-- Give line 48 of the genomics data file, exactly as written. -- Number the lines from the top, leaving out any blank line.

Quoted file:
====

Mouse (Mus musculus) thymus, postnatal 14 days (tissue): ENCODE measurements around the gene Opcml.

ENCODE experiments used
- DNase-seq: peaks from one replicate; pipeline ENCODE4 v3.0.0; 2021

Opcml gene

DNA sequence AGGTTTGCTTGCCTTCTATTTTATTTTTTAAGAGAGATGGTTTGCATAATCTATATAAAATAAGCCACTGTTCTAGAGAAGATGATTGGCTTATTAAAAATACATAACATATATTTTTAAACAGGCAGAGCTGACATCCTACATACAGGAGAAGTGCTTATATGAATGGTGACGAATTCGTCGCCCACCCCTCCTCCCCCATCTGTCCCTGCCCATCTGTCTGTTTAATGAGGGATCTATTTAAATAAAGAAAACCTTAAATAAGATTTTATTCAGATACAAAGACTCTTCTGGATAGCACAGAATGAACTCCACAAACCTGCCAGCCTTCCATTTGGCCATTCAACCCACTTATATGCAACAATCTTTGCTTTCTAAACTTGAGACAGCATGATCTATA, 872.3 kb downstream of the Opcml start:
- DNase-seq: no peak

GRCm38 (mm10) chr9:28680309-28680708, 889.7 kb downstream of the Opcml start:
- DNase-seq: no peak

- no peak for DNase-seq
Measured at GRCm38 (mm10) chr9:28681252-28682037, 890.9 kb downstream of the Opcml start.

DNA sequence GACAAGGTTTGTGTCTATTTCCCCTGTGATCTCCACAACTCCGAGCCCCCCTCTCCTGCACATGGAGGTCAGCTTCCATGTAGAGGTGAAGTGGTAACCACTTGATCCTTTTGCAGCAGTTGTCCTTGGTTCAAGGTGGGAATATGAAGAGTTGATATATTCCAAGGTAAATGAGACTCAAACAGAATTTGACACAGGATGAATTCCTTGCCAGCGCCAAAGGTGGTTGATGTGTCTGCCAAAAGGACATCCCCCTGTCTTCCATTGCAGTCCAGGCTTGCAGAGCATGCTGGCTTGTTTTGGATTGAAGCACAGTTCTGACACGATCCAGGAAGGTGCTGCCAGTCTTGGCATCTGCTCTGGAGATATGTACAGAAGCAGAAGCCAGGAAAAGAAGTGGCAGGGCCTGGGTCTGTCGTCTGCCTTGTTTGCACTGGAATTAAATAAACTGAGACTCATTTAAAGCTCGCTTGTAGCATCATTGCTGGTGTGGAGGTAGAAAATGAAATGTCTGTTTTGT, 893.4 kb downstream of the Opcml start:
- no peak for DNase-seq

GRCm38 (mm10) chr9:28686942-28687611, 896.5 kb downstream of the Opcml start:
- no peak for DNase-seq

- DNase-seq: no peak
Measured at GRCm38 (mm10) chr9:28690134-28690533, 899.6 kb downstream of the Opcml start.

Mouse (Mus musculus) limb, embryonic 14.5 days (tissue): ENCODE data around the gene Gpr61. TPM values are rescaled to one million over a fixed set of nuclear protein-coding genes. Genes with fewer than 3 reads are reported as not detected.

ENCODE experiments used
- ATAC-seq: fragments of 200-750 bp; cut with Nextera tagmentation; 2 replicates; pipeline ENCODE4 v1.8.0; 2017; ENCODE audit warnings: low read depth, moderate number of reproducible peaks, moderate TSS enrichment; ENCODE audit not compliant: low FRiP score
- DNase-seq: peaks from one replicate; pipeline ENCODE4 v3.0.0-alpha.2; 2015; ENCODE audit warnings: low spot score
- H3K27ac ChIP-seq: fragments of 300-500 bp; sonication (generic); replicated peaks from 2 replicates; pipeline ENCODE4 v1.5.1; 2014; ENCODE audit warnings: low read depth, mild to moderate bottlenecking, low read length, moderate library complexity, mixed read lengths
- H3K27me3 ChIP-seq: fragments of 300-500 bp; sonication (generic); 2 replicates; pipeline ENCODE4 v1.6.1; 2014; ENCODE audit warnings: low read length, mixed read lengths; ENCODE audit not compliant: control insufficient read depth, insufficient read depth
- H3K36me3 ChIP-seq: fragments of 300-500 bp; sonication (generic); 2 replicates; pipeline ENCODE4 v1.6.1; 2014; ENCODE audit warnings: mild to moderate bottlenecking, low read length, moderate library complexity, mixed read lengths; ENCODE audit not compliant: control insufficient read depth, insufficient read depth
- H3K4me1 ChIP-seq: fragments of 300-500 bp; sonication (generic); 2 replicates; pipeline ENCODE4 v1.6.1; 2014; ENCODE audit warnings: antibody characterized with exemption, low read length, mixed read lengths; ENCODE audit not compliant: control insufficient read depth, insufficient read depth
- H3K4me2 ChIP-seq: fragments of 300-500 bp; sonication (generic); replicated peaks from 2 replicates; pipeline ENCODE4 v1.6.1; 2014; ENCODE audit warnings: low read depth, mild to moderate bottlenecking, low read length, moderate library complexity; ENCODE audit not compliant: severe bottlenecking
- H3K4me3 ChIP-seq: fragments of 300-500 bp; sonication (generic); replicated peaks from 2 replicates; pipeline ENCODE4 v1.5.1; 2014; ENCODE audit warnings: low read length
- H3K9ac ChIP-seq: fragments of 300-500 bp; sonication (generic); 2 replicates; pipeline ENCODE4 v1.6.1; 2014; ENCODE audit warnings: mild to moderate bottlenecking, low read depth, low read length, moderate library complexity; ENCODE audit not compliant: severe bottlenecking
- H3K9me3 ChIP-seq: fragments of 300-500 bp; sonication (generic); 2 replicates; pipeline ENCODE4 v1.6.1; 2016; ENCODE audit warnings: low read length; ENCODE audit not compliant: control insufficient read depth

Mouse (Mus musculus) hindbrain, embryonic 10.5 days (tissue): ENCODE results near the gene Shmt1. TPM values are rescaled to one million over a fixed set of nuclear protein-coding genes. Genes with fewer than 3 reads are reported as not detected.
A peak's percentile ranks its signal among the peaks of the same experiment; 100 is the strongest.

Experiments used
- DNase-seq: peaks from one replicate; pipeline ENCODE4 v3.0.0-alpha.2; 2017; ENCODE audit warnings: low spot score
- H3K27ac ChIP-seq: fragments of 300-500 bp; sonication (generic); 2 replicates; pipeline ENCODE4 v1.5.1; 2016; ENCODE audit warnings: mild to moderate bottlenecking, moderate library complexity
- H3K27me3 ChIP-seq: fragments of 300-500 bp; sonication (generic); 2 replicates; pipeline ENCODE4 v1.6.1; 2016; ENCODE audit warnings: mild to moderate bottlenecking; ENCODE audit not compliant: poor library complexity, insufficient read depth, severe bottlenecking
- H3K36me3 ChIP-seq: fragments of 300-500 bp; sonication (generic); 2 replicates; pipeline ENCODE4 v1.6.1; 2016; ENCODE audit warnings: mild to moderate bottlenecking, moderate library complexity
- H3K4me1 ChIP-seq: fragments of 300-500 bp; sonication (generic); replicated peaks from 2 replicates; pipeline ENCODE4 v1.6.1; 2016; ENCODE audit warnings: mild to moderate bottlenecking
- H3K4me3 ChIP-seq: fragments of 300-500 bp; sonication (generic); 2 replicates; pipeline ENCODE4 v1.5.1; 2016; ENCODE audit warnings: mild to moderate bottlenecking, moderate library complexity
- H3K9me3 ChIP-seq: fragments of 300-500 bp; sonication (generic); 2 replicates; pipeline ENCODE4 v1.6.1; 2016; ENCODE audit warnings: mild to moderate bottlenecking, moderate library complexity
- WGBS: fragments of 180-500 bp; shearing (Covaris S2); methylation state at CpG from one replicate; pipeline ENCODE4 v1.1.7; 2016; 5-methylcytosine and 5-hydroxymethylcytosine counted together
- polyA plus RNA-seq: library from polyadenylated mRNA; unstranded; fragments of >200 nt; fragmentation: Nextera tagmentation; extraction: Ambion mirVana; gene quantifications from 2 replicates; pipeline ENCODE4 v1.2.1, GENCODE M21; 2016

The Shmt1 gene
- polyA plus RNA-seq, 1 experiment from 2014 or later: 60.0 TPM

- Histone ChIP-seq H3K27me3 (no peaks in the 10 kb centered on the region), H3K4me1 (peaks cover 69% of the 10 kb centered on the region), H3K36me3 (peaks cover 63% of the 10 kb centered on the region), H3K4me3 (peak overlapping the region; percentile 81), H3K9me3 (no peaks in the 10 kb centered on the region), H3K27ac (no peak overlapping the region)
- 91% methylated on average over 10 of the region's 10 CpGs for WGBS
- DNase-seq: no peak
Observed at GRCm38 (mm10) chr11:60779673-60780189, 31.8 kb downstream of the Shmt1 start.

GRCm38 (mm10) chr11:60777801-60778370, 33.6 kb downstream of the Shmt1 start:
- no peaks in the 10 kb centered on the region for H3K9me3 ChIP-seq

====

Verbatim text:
- no peaks in the 10 kb centered on the region for H3K9me3 ChIP-seq